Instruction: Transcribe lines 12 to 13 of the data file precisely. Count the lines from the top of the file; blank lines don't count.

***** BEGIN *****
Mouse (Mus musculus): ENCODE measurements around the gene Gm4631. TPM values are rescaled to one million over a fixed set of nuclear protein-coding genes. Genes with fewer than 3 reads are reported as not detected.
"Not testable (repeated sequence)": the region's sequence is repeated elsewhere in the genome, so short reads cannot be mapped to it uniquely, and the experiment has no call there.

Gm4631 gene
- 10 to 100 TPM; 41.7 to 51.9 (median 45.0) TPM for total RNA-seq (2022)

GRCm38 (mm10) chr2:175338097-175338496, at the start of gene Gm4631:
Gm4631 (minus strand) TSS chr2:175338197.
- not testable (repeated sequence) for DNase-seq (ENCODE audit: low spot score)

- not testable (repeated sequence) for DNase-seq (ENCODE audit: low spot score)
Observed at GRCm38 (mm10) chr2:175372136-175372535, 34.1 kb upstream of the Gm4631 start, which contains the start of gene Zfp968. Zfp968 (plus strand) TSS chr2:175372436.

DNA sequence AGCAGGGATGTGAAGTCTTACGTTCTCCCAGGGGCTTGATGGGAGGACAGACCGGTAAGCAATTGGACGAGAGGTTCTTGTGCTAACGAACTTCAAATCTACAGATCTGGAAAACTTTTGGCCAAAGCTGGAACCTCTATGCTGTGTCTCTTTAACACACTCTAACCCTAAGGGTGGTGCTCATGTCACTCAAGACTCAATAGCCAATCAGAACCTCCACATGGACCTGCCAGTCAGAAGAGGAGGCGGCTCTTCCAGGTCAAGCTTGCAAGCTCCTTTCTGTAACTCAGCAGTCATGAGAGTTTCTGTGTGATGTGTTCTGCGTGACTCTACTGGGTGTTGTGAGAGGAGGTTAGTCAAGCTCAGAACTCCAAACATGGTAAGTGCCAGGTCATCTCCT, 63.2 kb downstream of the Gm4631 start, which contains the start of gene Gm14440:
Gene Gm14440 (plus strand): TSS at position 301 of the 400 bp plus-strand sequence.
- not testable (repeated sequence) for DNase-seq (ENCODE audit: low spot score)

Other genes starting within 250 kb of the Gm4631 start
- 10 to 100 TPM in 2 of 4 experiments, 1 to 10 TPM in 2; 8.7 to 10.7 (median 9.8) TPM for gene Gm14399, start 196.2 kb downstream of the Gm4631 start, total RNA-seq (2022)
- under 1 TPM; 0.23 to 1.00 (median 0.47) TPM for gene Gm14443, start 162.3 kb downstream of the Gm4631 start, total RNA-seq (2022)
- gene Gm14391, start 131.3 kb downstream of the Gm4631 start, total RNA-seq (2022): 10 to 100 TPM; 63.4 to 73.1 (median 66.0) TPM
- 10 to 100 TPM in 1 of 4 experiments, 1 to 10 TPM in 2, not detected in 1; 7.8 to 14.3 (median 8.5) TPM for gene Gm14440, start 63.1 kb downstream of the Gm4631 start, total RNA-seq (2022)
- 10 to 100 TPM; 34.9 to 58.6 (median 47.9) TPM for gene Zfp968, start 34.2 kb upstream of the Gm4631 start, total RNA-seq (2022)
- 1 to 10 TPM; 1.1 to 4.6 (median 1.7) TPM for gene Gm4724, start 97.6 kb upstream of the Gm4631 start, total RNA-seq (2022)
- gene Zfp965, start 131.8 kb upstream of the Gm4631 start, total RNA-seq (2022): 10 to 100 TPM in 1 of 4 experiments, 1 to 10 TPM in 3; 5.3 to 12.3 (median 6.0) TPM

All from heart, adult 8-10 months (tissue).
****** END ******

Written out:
- not testable (repeated sequence) for DNase-seq (ENCODE audit: low spot score)

Other genes starting within 250 kb of the Gm4631 start